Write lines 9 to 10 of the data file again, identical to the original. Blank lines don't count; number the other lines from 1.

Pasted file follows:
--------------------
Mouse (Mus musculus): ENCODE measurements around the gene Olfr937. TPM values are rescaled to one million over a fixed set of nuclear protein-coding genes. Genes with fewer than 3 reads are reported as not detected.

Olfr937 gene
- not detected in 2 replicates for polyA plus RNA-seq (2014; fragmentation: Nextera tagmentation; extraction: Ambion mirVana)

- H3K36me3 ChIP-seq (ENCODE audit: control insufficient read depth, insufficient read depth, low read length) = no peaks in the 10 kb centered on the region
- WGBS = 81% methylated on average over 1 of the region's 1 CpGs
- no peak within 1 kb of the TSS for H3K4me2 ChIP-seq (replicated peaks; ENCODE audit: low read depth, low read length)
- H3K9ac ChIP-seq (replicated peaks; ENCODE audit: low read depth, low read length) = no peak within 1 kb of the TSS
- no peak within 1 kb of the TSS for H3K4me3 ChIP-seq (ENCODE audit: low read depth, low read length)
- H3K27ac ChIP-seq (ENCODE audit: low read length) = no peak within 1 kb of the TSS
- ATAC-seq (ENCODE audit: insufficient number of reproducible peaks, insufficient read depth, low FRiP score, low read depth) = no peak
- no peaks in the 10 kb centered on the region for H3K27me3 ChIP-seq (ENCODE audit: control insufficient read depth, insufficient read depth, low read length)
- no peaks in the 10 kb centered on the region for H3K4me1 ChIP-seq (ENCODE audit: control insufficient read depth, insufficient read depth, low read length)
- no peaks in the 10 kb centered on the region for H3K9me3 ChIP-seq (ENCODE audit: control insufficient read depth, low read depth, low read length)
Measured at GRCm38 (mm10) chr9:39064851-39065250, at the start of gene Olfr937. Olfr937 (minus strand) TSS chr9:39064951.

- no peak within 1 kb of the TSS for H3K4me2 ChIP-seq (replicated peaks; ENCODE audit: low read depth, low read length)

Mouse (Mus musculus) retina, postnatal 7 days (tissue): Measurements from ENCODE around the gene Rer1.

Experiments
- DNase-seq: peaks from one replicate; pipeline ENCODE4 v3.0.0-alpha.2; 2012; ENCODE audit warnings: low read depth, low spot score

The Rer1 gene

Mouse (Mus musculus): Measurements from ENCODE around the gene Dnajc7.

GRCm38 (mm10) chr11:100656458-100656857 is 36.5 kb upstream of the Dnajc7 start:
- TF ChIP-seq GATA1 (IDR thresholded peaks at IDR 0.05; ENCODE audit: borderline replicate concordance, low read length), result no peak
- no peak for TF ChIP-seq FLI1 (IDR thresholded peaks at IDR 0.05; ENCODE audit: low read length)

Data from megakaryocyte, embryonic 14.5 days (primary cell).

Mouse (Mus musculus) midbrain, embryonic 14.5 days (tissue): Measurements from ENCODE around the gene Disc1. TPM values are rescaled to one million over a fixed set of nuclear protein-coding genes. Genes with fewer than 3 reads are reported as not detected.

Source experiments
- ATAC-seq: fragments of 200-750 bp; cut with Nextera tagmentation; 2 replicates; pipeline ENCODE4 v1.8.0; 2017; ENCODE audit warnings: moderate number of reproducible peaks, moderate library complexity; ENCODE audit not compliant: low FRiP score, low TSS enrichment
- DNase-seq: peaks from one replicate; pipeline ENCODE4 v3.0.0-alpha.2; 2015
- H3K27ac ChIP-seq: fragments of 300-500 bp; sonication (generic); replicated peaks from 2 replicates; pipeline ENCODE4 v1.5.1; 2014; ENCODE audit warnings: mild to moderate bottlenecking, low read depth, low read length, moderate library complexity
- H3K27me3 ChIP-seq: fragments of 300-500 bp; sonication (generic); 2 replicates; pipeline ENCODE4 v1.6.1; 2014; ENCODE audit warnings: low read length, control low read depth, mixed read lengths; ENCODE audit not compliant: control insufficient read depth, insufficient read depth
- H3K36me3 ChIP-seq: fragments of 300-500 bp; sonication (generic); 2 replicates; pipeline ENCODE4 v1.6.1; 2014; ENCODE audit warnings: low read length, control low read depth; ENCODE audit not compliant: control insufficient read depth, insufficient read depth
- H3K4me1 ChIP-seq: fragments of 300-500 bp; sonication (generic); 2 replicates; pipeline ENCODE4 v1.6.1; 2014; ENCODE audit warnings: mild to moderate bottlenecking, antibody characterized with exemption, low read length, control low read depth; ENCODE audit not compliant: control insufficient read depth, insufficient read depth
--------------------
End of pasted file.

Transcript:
- H3K27ac ChIP-seq (ENCODE audit: low read length) = no peak within 1 kb of the TSS
- ATAC-seq (ENCODE audit: insufficient number of reproducible peaks, insufficient read depth, low FRiP score, low read depth) = no peak